Comparing Porcelain and Ceramic Tiles

Ceramic and porcelain are not the same, though they belong to the same family of tiles. They could be considered close cousins, especially when bringing into the discussion other dramatically different kinds of tiles such as glass tile, quarry tile, natural stone, etc. So how different are both the materials from each other?


Brief Intro to Ceramic and Porcelain 

Ceramic tile is basically a mixture of various natural materials such as clay. The clay is a special variant that is mined and coloured, shaped, and then subjected to fire in kilns. Conventional ceramic tiles could have their own colour and left unglazed such as terra cotta. They could feature highly designed or coloured surfaces that could be glazed either in a matter or high gloss finish. Ceramic tiles usually have either a red or white body colour scheme below its coloured, glazed upper layer.

Porcelain is a variation and newer variety of ceramic tile. It’s quite popular among homeowners. The tile comprises fine porcelain clays. Compared to ceramic tiles, porcelain gets fired at higher temperatures. As a result, porcelain is less porous, denser, more robust, and less susceptible to stain and moisture compared to ceramic tiles. This is why the majority of porcelain tiles can be installed both outdoors and indoors. Porcelain’s hardness and density also means it’s much harder to cut. 

Durability

Thanks to porcelain’s through-body makeup, it’s considered denser compared to ceramic tile and is also more suited for heavy-duty use than ceramic. The top glaze of the ceramic doesn’t have much depth to it. For instance, if you chip the tile, you would see another colour underneath. Porcelain, on the other hand, has a much thicker glaze, which means you chip the tile and the colour would still stay. In other words, the chip is almost impossible to see.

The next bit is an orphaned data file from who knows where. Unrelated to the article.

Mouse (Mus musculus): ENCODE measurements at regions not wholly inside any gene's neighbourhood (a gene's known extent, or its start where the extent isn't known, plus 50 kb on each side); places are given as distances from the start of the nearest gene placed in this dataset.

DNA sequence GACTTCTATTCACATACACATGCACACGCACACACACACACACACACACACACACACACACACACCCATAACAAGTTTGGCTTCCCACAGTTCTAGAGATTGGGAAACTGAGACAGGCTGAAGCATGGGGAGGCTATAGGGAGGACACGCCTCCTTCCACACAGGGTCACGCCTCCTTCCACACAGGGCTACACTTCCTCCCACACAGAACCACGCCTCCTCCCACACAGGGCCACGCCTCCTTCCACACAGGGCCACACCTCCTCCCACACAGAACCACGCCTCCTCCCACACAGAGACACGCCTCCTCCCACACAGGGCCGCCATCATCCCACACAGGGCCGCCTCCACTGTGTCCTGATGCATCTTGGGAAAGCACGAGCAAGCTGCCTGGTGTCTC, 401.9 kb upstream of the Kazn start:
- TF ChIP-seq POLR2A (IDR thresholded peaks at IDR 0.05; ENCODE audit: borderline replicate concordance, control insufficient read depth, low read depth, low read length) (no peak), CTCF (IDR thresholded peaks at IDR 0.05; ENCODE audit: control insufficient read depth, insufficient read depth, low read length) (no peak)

The other reason porcelain wins the durability battle is because it’s fired at much higher temperatures and also kept under fire much longer than ceramic. This along with porcelain’s higher feldspar (a type of rock) content makes the porcelain more durable. 

Cost

Ceramic tiles cost lesser than porcelain. Both ceramic and porcelain tiles come in a variety of sizes. When the average price of both the tile variants and all their sizes are considered, porcelain would set you back by $5.20. On the other hand, you may have to shell out $3.24 for ceramic. In percentage terms, this means porcelain is 62 percent more expensive than ceramic. By the way, this is just a rough indication of the price, and the money you spend on these tiles could vary. But you are most likely to find ceramic cheaper than porcelain. 

PEI Rating

PEI (Porcelain Enamel Institute) rating denotes the hardness of a tile, which helps determine whether a particular tile is suitable for a specific project. Not just porcelain and ceramic, all tiles have their own PEI ratings. The following are the different PEI ratings and their meanings:

• PEI 0: Used only for wall tiling.
• PEI 1: Can bear least traffic – generally used in bathrooms.
• PEI 2: Could bear light traffic – can be used in bedroom and bathroom.
• PEI 3: Ideal for light-to-moderate traffic, such as domestic floors.
• PEI 4: Can bear moderate-to-heavy traffic – typically used in an entrance, hallway, balcony, kitchen, and a few commercial applications.
• PEI 5: Capable of handling high traffic and, therefore, can be used for all commercial and domestic floors that are subject to heavy footfall/abrasion. 

Generally, ceramic tiles have a PEI rating of 3 or 4; the porcelain tile’s rating starts at 3 and can max at 5. 

Conclusion

Keep the aforementioned points in mind when making a choice between porcelain and ceramic. However, at the end of it all, it’s important you choose a tile type that complements your house, lifestyle, and style more than anything else.

For more information, visit: Primaporcelain.